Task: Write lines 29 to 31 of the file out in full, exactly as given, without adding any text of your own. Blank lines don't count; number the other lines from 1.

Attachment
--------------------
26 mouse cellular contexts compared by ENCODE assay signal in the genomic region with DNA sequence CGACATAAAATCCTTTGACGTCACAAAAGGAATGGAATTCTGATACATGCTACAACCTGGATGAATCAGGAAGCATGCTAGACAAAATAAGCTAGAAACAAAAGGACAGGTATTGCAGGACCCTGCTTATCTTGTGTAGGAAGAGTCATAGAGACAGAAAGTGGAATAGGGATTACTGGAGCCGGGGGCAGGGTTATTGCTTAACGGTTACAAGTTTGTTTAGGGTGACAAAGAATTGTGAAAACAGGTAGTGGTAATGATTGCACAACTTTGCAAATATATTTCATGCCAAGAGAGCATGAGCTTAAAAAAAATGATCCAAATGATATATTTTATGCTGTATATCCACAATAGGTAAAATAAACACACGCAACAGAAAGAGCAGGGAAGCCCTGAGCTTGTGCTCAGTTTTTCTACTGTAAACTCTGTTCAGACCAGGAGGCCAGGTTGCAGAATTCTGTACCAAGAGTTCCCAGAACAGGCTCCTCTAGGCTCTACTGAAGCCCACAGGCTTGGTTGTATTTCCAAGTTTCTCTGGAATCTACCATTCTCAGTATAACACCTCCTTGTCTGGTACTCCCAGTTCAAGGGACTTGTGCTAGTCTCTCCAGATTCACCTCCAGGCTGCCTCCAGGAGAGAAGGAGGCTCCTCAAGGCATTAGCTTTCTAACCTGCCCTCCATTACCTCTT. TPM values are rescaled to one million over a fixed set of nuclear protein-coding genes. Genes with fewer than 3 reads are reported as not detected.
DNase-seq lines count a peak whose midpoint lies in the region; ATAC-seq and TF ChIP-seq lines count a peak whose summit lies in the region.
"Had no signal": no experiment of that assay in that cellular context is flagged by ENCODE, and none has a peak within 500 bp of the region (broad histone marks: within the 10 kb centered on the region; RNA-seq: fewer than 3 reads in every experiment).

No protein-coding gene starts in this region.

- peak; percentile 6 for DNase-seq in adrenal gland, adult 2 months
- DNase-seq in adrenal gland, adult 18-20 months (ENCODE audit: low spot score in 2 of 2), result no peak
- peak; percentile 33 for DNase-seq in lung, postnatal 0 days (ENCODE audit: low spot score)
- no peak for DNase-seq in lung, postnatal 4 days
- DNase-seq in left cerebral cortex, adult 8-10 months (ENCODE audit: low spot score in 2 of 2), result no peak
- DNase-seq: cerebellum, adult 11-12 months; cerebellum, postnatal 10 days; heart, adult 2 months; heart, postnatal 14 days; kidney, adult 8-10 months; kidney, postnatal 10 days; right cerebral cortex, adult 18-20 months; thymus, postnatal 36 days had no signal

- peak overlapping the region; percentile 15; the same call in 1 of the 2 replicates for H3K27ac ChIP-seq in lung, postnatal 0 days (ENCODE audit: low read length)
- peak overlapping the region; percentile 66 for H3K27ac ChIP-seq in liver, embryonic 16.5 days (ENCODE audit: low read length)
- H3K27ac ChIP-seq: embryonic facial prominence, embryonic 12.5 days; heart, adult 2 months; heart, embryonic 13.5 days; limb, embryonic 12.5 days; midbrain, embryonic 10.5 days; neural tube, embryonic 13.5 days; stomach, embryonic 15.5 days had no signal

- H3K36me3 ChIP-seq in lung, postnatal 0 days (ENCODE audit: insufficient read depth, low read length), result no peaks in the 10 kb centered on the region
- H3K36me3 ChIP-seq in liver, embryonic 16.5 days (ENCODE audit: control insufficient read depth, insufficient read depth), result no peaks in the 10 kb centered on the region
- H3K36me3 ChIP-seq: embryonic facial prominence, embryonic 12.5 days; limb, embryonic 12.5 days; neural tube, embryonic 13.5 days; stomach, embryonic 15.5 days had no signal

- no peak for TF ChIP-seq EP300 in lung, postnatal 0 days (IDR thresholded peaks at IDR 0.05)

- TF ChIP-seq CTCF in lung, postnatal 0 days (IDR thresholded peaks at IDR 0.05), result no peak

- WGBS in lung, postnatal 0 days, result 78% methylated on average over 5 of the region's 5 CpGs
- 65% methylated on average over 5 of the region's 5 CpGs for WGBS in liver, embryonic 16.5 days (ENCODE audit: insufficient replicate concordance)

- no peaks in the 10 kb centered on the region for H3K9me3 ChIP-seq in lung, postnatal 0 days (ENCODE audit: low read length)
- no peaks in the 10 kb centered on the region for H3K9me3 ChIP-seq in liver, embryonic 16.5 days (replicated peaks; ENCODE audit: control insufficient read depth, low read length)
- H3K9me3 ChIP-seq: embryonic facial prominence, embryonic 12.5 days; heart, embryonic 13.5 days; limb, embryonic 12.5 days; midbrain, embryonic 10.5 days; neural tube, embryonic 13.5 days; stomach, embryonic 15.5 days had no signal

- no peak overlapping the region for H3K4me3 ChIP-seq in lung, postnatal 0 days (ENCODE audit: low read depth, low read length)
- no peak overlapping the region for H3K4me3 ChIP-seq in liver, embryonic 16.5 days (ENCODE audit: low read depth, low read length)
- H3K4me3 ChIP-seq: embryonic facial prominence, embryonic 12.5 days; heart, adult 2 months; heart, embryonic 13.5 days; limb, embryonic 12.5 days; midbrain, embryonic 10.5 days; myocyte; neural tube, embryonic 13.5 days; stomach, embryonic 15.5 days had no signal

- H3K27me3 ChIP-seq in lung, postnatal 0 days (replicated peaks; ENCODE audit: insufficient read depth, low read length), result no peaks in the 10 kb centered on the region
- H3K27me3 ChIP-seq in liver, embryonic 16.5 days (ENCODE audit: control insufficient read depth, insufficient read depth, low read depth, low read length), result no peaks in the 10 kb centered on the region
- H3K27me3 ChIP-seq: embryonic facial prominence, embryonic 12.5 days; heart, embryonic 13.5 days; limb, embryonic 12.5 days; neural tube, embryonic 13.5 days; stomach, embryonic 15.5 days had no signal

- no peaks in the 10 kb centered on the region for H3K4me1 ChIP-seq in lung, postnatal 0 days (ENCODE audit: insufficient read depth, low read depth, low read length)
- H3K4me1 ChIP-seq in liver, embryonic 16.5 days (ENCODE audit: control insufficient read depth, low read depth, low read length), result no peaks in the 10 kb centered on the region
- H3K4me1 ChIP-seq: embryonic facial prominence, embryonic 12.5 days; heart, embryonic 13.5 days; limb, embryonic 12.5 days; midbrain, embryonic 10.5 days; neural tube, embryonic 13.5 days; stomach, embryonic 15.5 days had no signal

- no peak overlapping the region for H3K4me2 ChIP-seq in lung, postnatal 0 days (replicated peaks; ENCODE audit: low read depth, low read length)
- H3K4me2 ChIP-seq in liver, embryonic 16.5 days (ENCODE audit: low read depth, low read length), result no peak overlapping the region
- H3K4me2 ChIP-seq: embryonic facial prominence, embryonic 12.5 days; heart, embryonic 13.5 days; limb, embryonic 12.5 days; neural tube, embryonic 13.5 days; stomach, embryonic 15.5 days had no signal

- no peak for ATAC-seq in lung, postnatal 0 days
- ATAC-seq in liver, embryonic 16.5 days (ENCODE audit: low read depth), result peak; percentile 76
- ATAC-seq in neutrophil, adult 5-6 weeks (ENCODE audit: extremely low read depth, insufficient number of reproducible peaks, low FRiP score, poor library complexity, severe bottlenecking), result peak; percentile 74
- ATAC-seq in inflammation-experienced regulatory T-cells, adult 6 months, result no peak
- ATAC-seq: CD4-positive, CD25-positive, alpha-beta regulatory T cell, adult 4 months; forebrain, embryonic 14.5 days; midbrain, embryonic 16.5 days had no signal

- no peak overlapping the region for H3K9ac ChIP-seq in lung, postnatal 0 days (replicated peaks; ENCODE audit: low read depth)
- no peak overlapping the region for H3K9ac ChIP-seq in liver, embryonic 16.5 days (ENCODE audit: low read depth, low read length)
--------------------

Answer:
- H3K27me3 ChIP-seq: embryonic facial prominence, embryonic 12.5 days; heart, embryonic 13.5 days; limb, embryonic 12.5 days; neural tube, embryonic 13.5 days; stomach, embryonic 15.5 days had no signal

- no peaks in the 10 kb centered on the region for H3K4me1 ChIP-seq in lung, postnatal 0 days (ENCODE audit: insufficient read depth, low read depth, low read length)
- H3K4me1 ChIP-seq in liver, embryonic 16.5 days (ENCODE audit: control insufficient read depth, low read depth, low read length), result no peaks in the 10 kb centered on the region